The data collection stage also entails the use, accessibility, and also dissemination of data alongside the collection of it. We establish a protocol for collecting data, making sure that we keep our approach welcoming and just. It’s desirable to have open access both for the collected data, and also for our publication. This way, the reader can access the source, and run the same tests for reproducibility purposes.
The dissemination stage involves considerations about authorship, the credibility of the publishing journal, reporting the findings, and acknowledging the conflict of interest in case of its existence. One of the most uncertain aspects is the reporting of negative results, which could be also impactful for the research itself, yet also could be contradicting our initial ideas and theories. It could be ultimately useful and beneficial to the research community and the progress of the field; therefore, reporting the negative results which are relevant to your work can also provide a different perspective or lead to a different path in your research. One of the core purposes of disseminating your findings is to complete your doctoral dissertation, so you should check whether there are any regulations, requirements, or rules about its publication and formatting.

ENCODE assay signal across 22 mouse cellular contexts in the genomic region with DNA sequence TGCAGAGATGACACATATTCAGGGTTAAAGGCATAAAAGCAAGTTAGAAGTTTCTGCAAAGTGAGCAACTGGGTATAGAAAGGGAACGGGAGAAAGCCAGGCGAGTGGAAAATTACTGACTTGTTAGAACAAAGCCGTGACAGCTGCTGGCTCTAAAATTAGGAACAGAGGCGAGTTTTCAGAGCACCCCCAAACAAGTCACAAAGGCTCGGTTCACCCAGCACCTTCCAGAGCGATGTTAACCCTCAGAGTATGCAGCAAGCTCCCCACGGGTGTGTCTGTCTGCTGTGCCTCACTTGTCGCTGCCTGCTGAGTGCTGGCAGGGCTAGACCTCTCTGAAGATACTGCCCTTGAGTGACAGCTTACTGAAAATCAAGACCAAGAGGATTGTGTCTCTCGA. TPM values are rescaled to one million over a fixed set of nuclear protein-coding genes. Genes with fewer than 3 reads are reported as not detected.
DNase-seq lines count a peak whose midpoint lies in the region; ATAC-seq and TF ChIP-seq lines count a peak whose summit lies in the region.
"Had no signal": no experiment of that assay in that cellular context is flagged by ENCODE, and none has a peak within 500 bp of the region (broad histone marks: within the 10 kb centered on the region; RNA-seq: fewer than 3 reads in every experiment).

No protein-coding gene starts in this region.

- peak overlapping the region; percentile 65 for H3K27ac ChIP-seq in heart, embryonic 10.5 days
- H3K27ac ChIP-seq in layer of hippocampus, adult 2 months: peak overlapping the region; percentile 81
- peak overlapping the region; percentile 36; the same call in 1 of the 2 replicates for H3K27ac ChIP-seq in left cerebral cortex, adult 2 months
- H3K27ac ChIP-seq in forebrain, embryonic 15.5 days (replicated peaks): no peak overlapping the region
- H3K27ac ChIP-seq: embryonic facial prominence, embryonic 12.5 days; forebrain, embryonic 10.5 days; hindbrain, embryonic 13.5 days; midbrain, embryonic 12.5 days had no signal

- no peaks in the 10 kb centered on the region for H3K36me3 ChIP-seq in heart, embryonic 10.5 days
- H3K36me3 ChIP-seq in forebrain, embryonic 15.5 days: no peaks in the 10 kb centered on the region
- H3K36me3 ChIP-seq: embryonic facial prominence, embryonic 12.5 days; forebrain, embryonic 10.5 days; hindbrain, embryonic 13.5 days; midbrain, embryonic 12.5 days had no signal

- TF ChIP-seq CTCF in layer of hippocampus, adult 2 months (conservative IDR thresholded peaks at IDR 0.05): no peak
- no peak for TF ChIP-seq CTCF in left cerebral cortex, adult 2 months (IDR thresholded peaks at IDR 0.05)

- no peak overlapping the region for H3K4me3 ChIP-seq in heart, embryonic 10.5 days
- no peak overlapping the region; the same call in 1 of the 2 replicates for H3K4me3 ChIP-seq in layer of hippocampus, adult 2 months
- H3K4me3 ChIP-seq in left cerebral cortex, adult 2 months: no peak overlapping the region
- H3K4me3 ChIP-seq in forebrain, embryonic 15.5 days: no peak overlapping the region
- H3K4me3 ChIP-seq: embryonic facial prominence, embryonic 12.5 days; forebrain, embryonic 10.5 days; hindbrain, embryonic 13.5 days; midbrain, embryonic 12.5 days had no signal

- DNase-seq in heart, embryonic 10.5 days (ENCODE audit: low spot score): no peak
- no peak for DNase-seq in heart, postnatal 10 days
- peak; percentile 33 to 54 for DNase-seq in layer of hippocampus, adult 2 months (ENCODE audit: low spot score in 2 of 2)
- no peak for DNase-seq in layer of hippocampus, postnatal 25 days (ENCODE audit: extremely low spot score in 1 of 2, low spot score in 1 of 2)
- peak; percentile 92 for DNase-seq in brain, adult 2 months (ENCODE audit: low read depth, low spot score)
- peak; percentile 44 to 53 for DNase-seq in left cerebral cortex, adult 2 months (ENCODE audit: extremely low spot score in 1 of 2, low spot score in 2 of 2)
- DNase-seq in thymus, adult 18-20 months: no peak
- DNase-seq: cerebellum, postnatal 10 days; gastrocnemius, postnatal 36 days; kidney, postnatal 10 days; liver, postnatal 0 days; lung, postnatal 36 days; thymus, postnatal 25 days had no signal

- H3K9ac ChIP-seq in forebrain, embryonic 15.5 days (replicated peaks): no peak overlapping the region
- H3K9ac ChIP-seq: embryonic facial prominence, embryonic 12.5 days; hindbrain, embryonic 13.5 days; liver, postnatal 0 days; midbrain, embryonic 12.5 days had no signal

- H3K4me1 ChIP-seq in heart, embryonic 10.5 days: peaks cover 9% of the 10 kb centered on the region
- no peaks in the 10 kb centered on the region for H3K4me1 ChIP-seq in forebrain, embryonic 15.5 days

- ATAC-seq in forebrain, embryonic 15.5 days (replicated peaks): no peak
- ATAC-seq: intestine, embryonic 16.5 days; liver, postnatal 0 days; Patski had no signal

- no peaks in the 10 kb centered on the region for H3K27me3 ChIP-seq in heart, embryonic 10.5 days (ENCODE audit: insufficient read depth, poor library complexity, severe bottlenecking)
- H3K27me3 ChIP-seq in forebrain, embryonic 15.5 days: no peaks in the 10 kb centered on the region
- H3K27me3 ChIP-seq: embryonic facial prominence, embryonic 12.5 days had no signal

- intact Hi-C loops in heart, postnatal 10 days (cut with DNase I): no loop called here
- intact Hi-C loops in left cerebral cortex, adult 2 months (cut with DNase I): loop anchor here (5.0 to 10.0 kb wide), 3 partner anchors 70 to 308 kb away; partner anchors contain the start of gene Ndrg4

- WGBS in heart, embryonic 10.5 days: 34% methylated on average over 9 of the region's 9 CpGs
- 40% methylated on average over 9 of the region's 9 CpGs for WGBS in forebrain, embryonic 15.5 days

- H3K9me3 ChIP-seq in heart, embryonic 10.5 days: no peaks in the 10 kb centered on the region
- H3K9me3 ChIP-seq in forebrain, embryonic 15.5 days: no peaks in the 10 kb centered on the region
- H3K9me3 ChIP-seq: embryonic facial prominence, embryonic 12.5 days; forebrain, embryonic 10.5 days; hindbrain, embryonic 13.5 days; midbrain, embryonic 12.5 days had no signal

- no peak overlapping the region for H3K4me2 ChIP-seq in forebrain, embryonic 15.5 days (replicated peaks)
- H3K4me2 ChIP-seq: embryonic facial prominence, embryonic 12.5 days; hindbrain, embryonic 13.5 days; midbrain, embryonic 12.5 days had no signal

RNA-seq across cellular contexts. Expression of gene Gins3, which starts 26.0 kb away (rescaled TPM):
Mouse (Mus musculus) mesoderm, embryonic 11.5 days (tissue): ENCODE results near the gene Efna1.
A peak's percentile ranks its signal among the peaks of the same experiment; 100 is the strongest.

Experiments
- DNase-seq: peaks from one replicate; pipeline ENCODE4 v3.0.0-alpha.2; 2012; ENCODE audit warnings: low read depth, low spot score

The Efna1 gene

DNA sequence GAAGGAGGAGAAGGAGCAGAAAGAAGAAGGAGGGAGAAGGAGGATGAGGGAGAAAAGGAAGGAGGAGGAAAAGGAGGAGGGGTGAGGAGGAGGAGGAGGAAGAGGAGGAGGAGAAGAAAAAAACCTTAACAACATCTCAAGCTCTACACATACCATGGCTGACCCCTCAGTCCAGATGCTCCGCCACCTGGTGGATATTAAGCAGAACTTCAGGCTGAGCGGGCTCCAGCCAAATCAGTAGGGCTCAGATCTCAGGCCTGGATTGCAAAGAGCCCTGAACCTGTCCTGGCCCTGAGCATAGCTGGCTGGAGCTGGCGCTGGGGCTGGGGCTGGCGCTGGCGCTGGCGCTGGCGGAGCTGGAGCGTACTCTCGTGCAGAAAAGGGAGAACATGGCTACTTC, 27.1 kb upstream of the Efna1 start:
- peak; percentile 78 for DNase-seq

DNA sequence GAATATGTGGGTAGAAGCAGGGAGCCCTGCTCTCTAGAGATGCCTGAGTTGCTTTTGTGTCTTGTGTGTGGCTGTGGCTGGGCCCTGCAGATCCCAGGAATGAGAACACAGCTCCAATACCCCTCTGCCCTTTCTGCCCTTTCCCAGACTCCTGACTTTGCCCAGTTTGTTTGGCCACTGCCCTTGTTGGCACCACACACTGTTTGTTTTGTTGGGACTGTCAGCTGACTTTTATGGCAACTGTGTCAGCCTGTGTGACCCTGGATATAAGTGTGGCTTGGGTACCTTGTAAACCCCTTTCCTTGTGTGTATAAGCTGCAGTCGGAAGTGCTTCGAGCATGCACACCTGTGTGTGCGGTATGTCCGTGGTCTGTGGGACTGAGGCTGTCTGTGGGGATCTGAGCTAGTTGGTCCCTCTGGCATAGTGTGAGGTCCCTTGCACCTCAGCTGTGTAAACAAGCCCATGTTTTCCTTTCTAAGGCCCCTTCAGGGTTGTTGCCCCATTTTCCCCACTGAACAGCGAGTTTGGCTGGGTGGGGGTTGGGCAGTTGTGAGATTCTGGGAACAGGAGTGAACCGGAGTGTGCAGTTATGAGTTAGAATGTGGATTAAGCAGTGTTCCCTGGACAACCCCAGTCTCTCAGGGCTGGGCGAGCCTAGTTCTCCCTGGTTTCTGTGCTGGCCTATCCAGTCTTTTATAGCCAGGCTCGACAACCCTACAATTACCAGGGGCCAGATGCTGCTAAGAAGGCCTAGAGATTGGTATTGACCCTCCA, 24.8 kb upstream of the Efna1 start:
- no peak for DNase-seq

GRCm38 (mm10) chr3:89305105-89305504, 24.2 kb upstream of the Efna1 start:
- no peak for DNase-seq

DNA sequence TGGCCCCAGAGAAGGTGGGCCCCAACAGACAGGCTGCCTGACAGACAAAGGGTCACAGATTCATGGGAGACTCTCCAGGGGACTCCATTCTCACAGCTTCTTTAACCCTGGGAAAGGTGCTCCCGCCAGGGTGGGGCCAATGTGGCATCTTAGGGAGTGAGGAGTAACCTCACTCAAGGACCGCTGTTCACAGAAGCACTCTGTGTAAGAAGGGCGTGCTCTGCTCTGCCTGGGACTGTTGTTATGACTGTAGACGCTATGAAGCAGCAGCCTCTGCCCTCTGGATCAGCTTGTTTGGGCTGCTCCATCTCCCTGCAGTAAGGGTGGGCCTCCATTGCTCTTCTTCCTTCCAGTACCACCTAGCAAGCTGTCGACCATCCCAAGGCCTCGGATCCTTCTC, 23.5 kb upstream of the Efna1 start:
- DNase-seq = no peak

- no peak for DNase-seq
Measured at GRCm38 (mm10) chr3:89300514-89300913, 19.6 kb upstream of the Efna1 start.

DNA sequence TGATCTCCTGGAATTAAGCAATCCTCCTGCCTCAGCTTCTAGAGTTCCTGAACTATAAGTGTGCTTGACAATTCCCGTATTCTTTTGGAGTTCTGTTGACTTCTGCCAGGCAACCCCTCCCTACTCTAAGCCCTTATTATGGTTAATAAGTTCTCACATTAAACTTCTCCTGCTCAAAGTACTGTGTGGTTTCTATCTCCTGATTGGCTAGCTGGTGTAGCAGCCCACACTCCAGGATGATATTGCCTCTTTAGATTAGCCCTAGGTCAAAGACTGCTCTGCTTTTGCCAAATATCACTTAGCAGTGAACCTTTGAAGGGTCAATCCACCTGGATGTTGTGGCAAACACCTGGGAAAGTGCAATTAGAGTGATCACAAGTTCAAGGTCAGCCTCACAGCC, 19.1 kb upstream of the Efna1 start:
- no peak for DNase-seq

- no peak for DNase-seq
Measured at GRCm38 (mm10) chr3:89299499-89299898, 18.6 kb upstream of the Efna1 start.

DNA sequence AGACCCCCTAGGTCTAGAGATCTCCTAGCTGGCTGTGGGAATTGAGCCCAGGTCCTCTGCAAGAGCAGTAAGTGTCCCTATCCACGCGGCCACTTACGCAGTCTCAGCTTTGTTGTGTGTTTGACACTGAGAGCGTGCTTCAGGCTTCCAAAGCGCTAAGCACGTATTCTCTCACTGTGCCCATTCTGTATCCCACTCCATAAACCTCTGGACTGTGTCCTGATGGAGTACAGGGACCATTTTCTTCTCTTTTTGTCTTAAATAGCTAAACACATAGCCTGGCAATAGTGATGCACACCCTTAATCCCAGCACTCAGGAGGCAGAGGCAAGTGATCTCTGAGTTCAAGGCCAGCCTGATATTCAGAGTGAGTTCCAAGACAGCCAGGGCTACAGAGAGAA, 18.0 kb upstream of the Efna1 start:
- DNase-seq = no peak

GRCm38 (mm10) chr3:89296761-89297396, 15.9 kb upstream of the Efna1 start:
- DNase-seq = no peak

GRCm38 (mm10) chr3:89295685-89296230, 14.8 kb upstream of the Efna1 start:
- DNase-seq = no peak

Further Research Ethics learning resources
If you would like to learn more about research integrity and ethics, you can take a look at the following resources we have compiled for you. These resources address and invite you to exercise on ethical issues you may face at different stages of your research.
Training about research ethics in general, by Anu Tammeleht
- Foundation (i.e., basic) level exercises: https://en.researchethicscompass.net/
- Advanced level exercises: https://www.researchethicstraining.net/